FCoE

Data Center using Fibre Channel over Ethernet

I was in Almaty, Kazakhstan doing a training on FCoE and I’ve got some questions on the adoption of FCoE technology. Should we move? When? Why?


Fibre Channel over Ethernet is a technology that allow connection to a Fibre Channel SAN across an Ethernet network. The technology is quite new and has a lot of requirements.
The requirement on the server is a Converge Network Adapter (CNA). The CNA is a card that will have Fibre Channel and Ethernet capabilities. Most of the models, I’ve seen, have 2 10G Ethernet ports. Multiple types exist. For the high end server, you need a CNA that will process the Fibre Channel protocol on the hardware card. For the low end Servers, you could use card like the Intel Oplin 10G Ethernet card where you could process the Fibre Channel on the Operating System.

Converge Network Adapter

Currently not all 10 G Ethernet card have Fibre Channel capabilities. It may require upgrade of the driver or change of the network card.

On the Ethernet Network, you will need to support Data Center Bridging protocols. On the design side, it is recommended that the FCoE network is limited to a part of your Data Center. With the solutions I’ve seen, you don’t have the possibility to do FCoE over the WAN. Even, Multihop FcoE is really limited. All the equipments in your FCoE network need to support FCoE.

The advantage of FCoE is to limit the number of network equipments per row. Instead of having, 2 Ethernet switches and 2 Fibre Channel Fabric, you could have only 2 FCoE equipments. It will allow better integration of your SAN and LAN. And it will lower your cabling, your power and cooling requirements.

Currently, on the standard side, there is some weakness. Data Center Bridging standardization at the IEEE takes some time and interconnection of multiple vendor solution is said to be difficult. Cisco and EMC have tested some solutions with mixed equipments. May be the Fibre Channel Industry Association like the Wi-Fi group should label tested interoperabilities.

Is it time to move ? There is no simple answer. I would not recommend to one of my customer to change all his existing equipments to support FCoE. On the other hand, it could lower the TCO for new server deployment. If a new rack of server is required, I would push FCoE as there is no competition of that solution. FCoE is a good solution because it allows you to move to this technology at your pace. French Version.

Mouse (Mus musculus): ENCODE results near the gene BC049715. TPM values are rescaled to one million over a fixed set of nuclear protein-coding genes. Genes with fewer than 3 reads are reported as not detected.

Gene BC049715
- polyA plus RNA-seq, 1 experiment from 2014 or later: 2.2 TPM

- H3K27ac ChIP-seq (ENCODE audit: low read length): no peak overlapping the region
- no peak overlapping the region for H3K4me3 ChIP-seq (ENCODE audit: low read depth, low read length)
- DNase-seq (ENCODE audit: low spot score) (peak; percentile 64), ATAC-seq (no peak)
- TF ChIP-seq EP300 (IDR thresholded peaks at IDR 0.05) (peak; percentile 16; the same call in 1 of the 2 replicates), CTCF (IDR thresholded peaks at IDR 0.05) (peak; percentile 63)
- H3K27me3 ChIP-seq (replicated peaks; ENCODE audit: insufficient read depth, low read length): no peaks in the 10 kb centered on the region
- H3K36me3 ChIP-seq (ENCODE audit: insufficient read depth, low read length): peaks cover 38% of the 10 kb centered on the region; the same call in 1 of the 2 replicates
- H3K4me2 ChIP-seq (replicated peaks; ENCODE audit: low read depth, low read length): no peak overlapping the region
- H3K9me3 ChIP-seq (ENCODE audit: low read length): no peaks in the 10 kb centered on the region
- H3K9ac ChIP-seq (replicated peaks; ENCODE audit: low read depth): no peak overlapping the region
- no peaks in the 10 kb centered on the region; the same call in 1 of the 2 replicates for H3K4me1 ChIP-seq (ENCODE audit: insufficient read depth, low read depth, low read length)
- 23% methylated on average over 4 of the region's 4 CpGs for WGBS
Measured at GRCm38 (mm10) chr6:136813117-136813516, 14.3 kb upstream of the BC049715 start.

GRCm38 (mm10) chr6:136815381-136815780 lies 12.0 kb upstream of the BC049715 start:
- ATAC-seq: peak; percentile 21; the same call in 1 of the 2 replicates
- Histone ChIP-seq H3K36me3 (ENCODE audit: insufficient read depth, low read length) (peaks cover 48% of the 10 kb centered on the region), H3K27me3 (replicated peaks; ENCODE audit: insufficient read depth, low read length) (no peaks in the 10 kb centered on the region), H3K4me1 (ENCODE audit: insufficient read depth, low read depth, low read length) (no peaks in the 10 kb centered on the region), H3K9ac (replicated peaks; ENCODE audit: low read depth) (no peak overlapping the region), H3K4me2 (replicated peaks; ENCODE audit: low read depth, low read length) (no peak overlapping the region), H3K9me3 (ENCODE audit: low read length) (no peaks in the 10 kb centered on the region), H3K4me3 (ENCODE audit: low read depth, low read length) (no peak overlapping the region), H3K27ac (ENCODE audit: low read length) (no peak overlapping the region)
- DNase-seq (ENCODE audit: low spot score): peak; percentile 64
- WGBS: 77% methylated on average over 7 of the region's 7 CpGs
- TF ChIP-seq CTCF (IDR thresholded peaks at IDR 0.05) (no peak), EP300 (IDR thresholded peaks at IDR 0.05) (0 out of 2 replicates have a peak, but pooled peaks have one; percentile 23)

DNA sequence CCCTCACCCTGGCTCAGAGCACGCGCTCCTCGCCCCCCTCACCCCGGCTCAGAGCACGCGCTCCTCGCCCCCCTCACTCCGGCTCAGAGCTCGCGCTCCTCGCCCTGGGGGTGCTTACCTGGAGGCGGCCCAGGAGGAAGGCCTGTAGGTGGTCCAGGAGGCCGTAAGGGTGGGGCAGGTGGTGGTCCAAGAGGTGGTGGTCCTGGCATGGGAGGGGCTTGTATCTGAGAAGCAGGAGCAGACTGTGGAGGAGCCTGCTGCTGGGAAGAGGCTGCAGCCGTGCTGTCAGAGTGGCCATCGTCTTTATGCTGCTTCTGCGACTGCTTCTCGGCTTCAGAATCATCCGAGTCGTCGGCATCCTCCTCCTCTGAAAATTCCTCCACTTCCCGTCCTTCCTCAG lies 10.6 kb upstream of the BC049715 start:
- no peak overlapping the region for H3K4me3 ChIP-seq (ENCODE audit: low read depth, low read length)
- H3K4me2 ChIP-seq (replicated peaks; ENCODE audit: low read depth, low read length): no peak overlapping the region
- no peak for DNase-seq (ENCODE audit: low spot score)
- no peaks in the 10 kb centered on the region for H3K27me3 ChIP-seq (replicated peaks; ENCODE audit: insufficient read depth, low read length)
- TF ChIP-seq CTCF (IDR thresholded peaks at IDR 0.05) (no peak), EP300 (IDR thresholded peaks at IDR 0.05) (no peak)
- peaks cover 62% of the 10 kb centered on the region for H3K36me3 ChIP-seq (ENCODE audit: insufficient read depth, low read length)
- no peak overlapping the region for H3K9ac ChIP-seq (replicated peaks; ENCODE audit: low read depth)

This is an entry level post. I will try to do something more technical next time. Please comment and I will amend my post.

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About Charles Perroquin

Networking all over the world, Africa, Middle East, Central Asia, Europe. Data Center, Telephony over IP, Security. Mainly with Cisco.
This entry was posted in Data Center, Marketing and tagged , , , , . Bookmark the permalink.

7 Responses to FCoE

  1. Hi there,

    Great first post. I thought you have a couple of items that are quite useful, but I thought I might help you with a couple of things.

    First, you mention that one of the downsides is that standardization takes some time. In fact, the IEEE DCB standards are complete and were published last year (though they have been technically stable for a long, long time before that).

    Second, you mention that multihop FCoE is limited, but it’s worth taking a closer look at what you mean by that. The technology is no more limited than FC – Cisco supports FCoE the same way as it supports FC, up to 7 hops and with the same fabric login limits. Customers can use FCoE in multihop scenarios using the same FC tools that they’re familiar with. In that regard, the technology is not limited.